"Take a picture! Take a picture!" I implored Peconic Jeff. All my teeth were where they belonged and the pain wasn't bad, so my focus was on getting a good photo for the blog.
Jeff snapped a few photos. He wasn’t jazzed. "Unfortunately it looks like you're wearing lipstick," he tells me. Jeff understands...if I'm going to get pounded in the face and spit out blood, I should at least get a righteous photo out of it. Instead I apparently look like I've been playing with cosmetics.
I'm way ahead of the story here. Let's start from the beginning:
Scott called and said that ice sailing at Bellport was the move for Saturday. The Long Island Yahoo mob was also talking about windsurfing the hard stuff at Bellport, so off I went. It was quite a scene...ice skaters, ice boaters, windsurfers all enjoying the beautifully iced bay. I found Scott and met Jeff Slechta (an ice-board guru) and began wandering around the staging area checking out all the different boards (including Pete Roesch's ski board, which uses skis instead of blades.) After ten minutes of gawking I took a spin on the Wolf's unconventional rig (which Scott calls "The Shopping Cart" for all the racket it makes.) The Wolf was down in Florida, but his gear was here and I took advantage of it.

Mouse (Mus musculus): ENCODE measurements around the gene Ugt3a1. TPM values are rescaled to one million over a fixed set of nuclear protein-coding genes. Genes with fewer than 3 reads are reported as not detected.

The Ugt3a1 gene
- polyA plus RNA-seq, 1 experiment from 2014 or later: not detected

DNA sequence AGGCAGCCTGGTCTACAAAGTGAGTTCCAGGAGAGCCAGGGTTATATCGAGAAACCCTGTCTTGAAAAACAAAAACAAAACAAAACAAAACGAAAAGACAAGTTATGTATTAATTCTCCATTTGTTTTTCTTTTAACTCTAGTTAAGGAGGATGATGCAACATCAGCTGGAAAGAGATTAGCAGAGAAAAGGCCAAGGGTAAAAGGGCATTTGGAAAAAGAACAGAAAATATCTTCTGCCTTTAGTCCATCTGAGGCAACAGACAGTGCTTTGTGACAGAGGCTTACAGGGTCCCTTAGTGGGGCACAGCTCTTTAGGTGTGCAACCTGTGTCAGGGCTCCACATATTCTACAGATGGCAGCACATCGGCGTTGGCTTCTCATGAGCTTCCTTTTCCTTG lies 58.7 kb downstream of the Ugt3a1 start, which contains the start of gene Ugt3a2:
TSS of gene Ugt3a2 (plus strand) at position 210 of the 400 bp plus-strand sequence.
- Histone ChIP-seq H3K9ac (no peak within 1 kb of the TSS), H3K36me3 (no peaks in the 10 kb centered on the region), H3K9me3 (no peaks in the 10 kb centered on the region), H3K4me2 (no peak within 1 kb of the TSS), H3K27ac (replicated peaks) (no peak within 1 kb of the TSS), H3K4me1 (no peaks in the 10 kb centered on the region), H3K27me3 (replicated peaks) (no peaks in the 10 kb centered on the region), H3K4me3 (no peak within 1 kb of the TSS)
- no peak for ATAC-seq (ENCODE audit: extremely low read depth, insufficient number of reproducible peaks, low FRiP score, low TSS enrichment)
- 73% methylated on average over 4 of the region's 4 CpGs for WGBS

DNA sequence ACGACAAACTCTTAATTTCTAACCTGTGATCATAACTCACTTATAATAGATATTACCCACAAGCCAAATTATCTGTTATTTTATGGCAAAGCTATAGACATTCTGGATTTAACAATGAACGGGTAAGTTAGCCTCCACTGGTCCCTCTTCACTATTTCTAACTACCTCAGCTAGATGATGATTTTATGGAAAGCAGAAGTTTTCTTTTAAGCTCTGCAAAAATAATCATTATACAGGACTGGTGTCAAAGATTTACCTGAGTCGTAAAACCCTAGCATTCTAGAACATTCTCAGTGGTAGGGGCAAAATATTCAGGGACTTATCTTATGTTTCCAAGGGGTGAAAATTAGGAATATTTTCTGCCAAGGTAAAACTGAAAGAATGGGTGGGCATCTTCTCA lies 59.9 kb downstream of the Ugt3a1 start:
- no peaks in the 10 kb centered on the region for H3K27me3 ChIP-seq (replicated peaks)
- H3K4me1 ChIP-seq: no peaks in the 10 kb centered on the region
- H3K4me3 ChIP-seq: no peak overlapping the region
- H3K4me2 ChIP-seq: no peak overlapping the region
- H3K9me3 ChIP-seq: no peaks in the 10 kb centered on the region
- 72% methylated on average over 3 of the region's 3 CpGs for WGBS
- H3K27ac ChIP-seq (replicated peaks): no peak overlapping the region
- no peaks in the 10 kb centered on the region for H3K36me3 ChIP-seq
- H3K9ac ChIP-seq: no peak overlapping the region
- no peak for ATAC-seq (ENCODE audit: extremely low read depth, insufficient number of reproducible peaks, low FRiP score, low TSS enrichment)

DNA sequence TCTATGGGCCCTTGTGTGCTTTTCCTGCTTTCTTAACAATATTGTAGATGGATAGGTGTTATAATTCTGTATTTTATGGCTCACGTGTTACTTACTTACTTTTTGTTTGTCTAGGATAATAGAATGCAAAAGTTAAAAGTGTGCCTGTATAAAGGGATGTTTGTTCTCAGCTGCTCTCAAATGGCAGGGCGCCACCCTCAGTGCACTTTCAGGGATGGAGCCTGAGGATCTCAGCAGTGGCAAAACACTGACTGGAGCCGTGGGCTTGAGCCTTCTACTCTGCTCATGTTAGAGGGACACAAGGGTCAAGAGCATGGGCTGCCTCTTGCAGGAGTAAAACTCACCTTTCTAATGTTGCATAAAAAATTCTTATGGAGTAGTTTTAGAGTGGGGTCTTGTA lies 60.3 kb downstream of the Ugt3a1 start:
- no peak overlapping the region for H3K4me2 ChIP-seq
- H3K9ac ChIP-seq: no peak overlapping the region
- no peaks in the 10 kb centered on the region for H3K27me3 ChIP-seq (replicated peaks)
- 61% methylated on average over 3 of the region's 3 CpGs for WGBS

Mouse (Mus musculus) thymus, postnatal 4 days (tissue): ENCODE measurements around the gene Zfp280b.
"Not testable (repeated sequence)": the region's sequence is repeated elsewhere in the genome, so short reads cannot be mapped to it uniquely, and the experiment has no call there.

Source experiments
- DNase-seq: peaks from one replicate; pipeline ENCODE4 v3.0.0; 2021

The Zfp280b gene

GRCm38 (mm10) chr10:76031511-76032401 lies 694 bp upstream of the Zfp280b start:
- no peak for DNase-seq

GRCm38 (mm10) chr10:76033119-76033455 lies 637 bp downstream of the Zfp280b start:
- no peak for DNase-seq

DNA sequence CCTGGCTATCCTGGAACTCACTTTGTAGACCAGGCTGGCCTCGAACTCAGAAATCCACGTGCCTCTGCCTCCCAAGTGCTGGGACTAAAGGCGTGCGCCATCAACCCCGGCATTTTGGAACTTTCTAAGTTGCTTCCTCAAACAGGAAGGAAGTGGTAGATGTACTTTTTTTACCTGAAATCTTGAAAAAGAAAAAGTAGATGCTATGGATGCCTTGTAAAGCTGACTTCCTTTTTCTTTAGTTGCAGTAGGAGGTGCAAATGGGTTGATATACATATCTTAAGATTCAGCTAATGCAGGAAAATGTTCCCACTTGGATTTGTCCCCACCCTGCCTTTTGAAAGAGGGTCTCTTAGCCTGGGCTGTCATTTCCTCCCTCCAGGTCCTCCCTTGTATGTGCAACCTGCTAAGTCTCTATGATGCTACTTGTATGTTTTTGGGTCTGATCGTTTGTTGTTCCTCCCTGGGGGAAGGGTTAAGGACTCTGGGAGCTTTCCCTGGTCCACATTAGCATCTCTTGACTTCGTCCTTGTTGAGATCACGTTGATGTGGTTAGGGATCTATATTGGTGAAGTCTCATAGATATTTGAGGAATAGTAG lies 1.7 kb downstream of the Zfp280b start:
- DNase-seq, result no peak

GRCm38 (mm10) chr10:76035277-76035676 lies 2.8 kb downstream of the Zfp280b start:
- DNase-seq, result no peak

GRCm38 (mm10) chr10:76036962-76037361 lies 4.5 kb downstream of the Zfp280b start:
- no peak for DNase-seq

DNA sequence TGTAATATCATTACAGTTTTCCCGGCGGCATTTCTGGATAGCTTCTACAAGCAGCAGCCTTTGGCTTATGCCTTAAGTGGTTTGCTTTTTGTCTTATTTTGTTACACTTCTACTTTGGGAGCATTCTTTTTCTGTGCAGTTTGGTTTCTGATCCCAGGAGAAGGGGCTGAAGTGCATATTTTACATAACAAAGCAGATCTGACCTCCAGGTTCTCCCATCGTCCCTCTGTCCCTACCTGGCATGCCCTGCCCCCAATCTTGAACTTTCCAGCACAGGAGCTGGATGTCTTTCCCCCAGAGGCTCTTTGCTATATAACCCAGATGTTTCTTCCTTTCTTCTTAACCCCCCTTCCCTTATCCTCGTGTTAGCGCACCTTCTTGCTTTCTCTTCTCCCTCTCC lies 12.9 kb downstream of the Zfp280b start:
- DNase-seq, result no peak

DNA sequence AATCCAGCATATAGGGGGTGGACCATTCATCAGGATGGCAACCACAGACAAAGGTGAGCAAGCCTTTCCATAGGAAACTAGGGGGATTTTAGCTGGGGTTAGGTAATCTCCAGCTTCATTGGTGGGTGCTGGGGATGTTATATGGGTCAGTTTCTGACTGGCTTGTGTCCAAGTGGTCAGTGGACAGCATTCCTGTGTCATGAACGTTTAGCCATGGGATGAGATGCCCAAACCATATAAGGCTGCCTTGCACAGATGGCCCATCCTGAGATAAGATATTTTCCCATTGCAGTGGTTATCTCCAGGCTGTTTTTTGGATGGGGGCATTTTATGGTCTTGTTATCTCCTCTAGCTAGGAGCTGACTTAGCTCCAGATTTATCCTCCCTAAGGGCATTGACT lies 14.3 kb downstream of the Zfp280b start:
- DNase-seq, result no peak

After fooling around with the Cart for a while (couldn't make it jibe, but had some fairly speedy helitacks) I returned in search of a more conventional board to try. I found Jeff returning with a Slechta board sporting a bent blade...Jeff had been run down from behind by an ice boat, dinging the blade and sending Jeff flying (Jeff was okay). I tightened the strap on my helmet and took a board that Scott handed to me (thank you Mr. Slechta for your generosity with equipment!) and went out to try and carve my first ice jibes.
The board accelerated much faster than the Wolf’s, and carving into Michael’s first ice jibe was a tentative affair. But I exited with plenty of speed, and was overly confident when I initiated my second jibe a minute later. Here’s what happened:
I dropped the rig to the inside of the turn when I was just past straight downwind. Unlike conventional windsurfing, this had no effect at all on my speed. I bent over to pick up the rig, which carved the board through more of the turn.
So now I’m flying along on a broad reach, and will be backwinded when I raise the rig. I thought I had enough speed-generated apparent wind to make controlling the sail possible, so lift it I did.
I don’t really know how it all went wrong, but I do know that the boom head slammed into my mouth and knocked me off the board.
Fortunately the unmanned board and sail didn’t slide much further than I did, and I was soon reunited with board and sail. Though some drops of blood were spotting the ice. Slightly dazed, I sailed back to look for Peconic Jeff…I had to get a photo out of this!
Top photo: I was so happy to get a photo. About fifteen minutes later my lip swelled up grotesquely. Middle: Pete on his ski board. Bottom: Long Island Men of Ice. More photos from the day can be found on Jeff's Flickr page.)